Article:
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Many recorded roll calls in Congress each year are votes on bills that have no chance of becoming law, or are purely symbolic, or are procedural without policy content. Yet models of voting and measurement models of member preferences make assumptions that vote choices are largely about utility derived from policies. We consider the possibility that votes plausibly connected to policy and votes not plausibly connected to policy may have different data-generating processes and rely on different utility functions. Substantively, similarity across different contexts for policy change implies an importance of messaging over policy. Methodologically, similarity across these contexts is necessary to avoid biasing estimates of member preferences. We find that members’ voting patterns are highly stable across contexts in which policy change is credible and not credible. This indicates that existing measures of ideal points are likely not dramatically biased by the inclusion of policy-irrelevant votes.
South Africa has embarked on major health policy reform to deliver universal health coverage through the establishment of National Health Insurance (NHI). The aim is to improve access, remove financial barriers to care, and enhance care quality. Health technology assessment (HTA) is explicitly identified in the proposed NHI legislation and will have a prominent role in informing decisions about adoption and access to health interventions and technologies. The specific arrangements and approach to HTA in support of this legislation are yet to be determined. Although there is currently no formal national HTA institution in South Africa, there are several processes in both the public and private healthcare sectors that use elements of HTA to varying extents to inform access and resource allocation decisions. Institutions performing HTAs or related activities in South Africa include the National and Provincial Departments of Health, National Treasury, National Health Laboratory Service, Council for Medical Schemes, medical scheme administrators, managed care organizations, academic or research institutions, clinical societies and associations, pharmaceutical and devices companies, private consultancies, and private sector hospital groups. Existing fragmented HTA processes should coordinate and conform to a standardized, fit-for-purpose process and structure that can usefully inform priority setting under NHI and for other decision makers. This transformation will require comprehensive and inclusive planning with dedicated funding and regulation, and provision of strong oversight mechanisms and leadership.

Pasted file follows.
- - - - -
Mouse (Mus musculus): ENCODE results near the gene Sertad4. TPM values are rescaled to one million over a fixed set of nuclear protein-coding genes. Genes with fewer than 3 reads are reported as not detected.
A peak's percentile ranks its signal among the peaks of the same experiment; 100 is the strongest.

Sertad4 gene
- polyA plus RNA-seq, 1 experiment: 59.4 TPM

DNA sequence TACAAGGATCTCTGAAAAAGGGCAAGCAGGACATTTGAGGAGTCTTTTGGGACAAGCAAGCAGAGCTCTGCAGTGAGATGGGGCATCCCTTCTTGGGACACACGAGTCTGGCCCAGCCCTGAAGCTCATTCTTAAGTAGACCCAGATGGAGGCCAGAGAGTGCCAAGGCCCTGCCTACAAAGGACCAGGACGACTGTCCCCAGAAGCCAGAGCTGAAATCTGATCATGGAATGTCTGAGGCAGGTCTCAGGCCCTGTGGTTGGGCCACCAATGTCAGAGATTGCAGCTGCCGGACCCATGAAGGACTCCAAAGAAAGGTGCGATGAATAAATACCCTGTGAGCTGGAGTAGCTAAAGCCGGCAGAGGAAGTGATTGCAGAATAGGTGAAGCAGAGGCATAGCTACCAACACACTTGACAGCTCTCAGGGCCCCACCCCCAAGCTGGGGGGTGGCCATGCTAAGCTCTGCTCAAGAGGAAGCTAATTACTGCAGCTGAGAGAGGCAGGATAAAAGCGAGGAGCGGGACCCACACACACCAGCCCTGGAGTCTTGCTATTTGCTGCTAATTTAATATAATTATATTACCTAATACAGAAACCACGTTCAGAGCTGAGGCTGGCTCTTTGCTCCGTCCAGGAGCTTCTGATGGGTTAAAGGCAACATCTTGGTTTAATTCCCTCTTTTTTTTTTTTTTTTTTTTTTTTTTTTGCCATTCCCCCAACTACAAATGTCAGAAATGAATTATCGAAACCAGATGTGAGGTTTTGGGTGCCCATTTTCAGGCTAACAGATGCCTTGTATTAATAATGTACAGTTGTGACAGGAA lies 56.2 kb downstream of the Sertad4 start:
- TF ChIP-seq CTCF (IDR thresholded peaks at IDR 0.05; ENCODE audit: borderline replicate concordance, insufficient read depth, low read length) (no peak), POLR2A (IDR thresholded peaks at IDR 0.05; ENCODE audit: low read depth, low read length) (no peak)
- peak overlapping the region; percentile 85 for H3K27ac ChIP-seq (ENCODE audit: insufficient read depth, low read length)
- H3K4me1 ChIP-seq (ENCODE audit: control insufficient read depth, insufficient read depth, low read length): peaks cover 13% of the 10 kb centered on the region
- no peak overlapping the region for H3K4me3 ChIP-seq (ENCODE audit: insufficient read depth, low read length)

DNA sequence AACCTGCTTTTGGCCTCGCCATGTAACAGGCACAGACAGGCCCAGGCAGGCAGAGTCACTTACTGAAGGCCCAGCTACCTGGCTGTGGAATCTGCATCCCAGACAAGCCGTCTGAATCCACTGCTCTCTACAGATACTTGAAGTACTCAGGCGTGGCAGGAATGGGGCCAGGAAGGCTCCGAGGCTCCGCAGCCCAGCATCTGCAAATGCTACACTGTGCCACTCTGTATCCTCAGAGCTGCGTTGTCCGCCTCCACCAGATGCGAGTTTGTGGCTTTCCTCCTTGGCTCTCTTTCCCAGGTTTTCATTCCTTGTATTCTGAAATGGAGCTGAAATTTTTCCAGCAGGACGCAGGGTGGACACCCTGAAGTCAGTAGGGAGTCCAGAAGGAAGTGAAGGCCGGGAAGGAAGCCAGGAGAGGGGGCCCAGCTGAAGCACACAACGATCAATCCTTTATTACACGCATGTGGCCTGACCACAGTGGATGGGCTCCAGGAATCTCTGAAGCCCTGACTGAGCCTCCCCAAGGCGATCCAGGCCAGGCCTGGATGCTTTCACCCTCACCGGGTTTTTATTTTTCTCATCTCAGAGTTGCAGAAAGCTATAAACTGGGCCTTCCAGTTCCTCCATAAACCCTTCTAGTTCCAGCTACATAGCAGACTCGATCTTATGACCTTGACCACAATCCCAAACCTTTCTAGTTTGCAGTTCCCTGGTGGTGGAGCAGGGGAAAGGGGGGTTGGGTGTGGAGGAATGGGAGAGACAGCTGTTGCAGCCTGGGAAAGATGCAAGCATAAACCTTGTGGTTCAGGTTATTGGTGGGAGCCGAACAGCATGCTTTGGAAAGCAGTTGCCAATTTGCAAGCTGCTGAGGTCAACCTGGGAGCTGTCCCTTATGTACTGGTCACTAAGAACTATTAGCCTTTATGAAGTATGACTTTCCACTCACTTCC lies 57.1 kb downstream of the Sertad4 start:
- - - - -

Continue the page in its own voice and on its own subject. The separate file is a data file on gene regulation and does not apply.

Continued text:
HIV-associated neurocognitive disorders (HANDs) are prevalent in older people living with HIV (PLWH) worldwide. HAND prevalence and incidence studies of the newly emergent population of combination antiretroviral therapy (cART)-treated older PLWH in sub-Saharan Africa are currently lacking. We aimed to estimate HAND prevalence and incidence using robust measures in stable, cART-treated older adults under long-term follow-up in Tanzania and report cognitive comorbidities.
A systematic sample of consenting HIV-positive adults aged ≥50 years attending routine clinical care at an HIV Care and Treatment Centre during March–May 2016 and followed up March–May 2017.
HAND by consensus panel Frascati criteria based on detailed locally normed low-literacy neuropsychological battery, structured neuropsychiatric clinical assessment, and collateral history. Demographic and etiological factors by self-report and clinical records.
In this cohort (n = 253, 72.3% female, median age 57), HAND prevalence was 47.0% (95% CI 40.9–53.2, n = 119) despite well-managed HIV disease (Mn CD4 516 (98-1719), 95.5% on cART). Of these, 64 (25.3%) were asymptomatic neurocognitive impairment, 46 (18.2%) mild neurocognitive disorder, and 9 (3.6%) HIV-associated dementia. One-year incidence was high (37.2%, 95% CI 25.9 to 51.8), but some reversibility (17.6%, 95% CI 10.0–28.6 n = 16) was observed.
HAND appear highly prevalent in older PLWH in this setting, where demographic profile differs markedly to high-income cohorts, and comorbidities are frequent. Incidence and reversibility also appear high. Future studies should focus on etiologies and potentially reversible factors in this setting.